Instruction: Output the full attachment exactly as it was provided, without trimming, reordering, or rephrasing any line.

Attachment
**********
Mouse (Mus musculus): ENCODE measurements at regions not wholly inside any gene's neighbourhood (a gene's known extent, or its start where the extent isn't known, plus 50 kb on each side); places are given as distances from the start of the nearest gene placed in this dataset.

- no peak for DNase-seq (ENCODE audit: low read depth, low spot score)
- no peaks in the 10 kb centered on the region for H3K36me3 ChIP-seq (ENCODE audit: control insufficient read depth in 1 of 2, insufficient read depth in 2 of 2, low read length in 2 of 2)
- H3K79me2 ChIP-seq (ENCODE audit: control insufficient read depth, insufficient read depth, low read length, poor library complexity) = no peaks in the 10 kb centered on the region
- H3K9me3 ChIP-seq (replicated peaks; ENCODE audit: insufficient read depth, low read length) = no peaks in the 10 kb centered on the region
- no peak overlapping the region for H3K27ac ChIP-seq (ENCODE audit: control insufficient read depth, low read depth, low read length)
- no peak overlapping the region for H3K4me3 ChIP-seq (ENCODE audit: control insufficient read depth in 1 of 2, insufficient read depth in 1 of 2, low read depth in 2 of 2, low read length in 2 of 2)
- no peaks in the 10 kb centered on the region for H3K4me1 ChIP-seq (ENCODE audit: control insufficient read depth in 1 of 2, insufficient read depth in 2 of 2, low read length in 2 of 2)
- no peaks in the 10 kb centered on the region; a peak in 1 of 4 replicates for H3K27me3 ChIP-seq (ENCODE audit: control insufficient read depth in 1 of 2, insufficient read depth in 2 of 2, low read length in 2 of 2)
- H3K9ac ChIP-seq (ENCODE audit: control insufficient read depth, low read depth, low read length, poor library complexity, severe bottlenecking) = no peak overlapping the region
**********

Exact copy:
Mouse (Mus musculus): ENCODE measurements at regions not wholly inside any gene's neighbourhood (a gene's known extent, or its start where the extent isn't known, plus 50 kb on each side); places are given as distances from the start of the nearest gene placed in this dataset.

- no peak for DNase-seq (ENCODE audit: low read depth, low spot score)
- no peaks in the 10 kb centered on the region for H3K36me3 ChIP-seq (ENCODE audit: control insufficient read depth in 1 of 2, insufficient read depth in 2 of 2, low read length in 2 of 2)
- H3K79me2 ChIP-seq (ENCODE audit: control insufficient read depth, insufficient read depth, low read length, poor library complexity) = no peaks in the 10 kb centered on the region
- H3K9me3 ChIP-seq (replicated peaks; ENCODE audit: insufficient read depth, low read length) = no peaks in the 10 kb centered on the region
- no peak overlapping the region for H3K27ac ChIP-seq (ENCODE audit: control insufficient read depth, low read depth, low read length)
- no peak overlapping the region for H3K4me3 ChIP-seq (ENCODE audit: control insufficient read depth in 1 of 2, insufficient read depth in 1 of 2, low read depth in 2 of 2, low read length in 2 of 2)
- no peaks in the 10 kb centered on the region for H3K4me1 ChIP-seq (ENCODE audit: control insufficient read depth in 1 of 2, insufficient read depth in 2 of 2, low read length in 2 of 2)
- no peaks in the 10 kb centered on the region; a peak in 1 of 4 replicates for H3K27me3 ChIP-seq (ENCODE audit: control insufficient read depth in 1 of 2, insufficient read depth in 2 of 2, low read length in 2 of 2)
- H3K9ac ChIP-seq (ENCODE audit: control insufficient read depth, low read depth, low read length, poor library complexity, severe bottlenecking) = no peak overlapping the region